That is based on a static target, not a moving one. That is the whole problem that I have with this system. There is a reason why they don't put a terminal homing system on ballistic missiles.



and ciws is obselete and searam isn`t as good as they want you to believe


Really? Care to site your sources on that? I know plenty of folks who are alive and well today because of those systems.



posted on Oct, 7 2008 @ 09:03 PM
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Im just going to say it once.... "Lasers"

The US is advancing quite rapidly in this field, and will have solid state lasers in the not so distant future. This will be more than adequate to deter a salvo of sunburns, etc, as it will move at the speed of light. The US already has a chemical based laser on a modified 747, and will have a laser gun ship on the AC-130 platform by 2010-2015.

So one has to start to judge the practicality of such a weapon device the chinese, and Russians appear to be working on. It seems they will be obsolete soon enough.



posted on Oct, 8 2008 @ 12:08 AM
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reply to post by West Coast
 


I wasnt going to use the L word but there you go.

Expect a whole host of directed energy weapons in the near future, from lasers to proton beams to microwave lasers and such.

A patent was issued to the US department of defence, last year for an orbital platform with a charged particle beam weapon.
The patent statment indicates that the weapon has a dual purpose, one is to destroy a range of targets from LEO to the ground.
And to detect hidden explosives by making them explode when painted by the device, even if buried .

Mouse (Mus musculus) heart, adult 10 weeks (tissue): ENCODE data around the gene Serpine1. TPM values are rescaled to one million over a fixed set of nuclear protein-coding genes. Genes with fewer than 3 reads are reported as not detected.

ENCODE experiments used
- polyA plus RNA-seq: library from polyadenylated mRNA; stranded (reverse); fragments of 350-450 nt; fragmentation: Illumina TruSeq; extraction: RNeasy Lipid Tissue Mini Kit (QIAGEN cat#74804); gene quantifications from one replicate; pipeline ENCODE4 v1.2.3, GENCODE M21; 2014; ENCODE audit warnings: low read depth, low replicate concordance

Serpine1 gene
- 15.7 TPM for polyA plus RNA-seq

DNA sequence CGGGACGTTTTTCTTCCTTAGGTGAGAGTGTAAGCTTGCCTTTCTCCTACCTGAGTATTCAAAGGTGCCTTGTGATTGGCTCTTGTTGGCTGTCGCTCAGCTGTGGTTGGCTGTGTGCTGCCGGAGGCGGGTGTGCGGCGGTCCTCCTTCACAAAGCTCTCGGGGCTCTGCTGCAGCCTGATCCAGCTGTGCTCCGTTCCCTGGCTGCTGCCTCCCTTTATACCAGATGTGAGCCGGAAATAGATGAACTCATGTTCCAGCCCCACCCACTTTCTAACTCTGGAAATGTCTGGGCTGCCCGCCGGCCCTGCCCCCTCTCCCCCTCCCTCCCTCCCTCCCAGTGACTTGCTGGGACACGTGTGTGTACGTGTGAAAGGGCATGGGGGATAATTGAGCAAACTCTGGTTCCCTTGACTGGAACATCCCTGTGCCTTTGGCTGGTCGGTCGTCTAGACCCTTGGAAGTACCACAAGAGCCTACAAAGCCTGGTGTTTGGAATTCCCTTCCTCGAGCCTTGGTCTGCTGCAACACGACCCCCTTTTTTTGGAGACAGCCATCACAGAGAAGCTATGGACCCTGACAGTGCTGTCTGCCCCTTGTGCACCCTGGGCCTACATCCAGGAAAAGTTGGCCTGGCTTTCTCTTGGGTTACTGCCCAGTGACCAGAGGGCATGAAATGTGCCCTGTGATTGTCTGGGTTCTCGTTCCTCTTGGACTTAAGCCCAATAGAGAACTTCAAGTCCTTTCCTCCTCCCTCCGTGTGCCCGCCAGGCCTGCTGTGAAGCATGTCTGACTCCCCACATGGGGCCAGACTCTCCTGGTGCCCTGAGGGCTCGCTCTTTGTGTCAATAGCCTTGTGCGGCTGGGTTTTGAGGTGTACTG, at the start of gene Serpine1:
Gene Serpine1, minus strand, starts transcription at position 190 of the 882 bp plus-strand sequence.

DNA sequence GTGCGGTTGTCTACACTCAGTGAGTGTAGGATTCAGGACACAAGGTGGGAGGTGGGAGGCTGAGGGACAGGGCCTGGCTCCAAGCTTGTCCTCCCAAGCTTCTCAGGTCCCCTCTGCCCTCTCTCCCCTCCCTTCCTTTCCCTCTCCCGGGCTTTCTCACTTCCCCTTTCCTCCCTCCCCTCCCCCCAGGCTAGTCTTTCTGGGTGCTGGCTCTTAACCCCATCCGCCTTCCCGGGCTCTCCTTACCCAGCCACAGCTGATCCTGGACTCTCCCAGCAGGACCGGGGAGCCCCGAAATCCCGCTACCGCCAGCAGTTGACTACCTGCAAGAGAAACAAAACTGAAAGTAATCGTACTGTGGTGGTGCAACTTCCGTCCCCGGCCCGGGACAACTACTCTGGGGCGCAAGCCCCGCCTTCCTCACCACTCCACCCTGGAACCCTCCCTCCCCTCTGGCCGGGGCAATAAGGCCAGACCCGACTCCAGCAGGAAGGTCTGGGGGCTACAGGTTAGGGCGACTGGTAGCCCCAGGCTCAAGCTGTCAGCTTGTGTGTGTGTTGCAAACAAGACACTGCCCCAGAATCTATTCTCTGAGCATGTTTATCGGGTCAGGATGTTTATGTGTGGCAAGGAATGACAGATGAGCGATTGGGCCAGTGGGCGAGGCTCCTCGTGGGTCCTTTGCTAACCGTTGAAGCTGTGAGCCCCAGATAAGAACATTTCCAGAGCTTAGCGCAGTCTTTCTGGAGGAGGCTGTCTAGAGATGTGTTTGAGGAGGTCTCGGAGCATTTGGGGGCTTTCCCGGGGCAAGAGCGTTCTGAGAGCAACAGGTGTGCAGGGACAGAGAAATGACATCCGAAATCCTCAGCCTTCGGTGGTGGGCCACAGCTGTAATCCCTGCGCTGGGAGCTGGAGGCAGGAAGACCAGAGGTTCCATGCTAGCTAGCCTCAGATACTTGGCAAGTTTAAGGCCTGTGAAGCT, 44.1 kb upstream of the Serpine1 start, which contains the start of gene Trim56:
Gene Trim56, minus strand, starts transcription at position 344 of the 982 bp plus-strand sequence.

Just a couple of weeks ago I happened on an article about an aegis cruiser?, that is being fitted with the mounting structure for some type of containerized system, one on each side of the ship.
It is bigger that what is needed for the current ciws systems, going several decks into the ship.
A laser? or maybe MetalStorm,
thats something tha hasne been brought up and is in the works and works very well.
MetalStorm, for those not familliar, multi bullet per tube solid state fired weapon, that can fire at rates in excess of 1 million rounds a minute.
It a design that is adaptable from hand guns up to artillery, they have test fired 155mm rounds.



posted on Oct, 8 2008 @ 01:23 AM
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reply to post by COOL HAND
 


it has a maneuvering warhead - or did you miss that as well?


and i know plenty of DEAD people thanks to the failures of CIWS.



posted on Oct, 8 2008 @ 01:24 AM
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reply to post by mopusvindictus
 


no the USA wouldn`t start nuking because it lost a carrier - believe it or not they are not that stupid.



posted on Oct, 8 2008 @ 03:19 AM
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Originally posted by Harlequin
reply to post by mopusvindictus
 


no the USA wouldn`t start nuking because it lost a carrier - believe it or not they are not that stupid.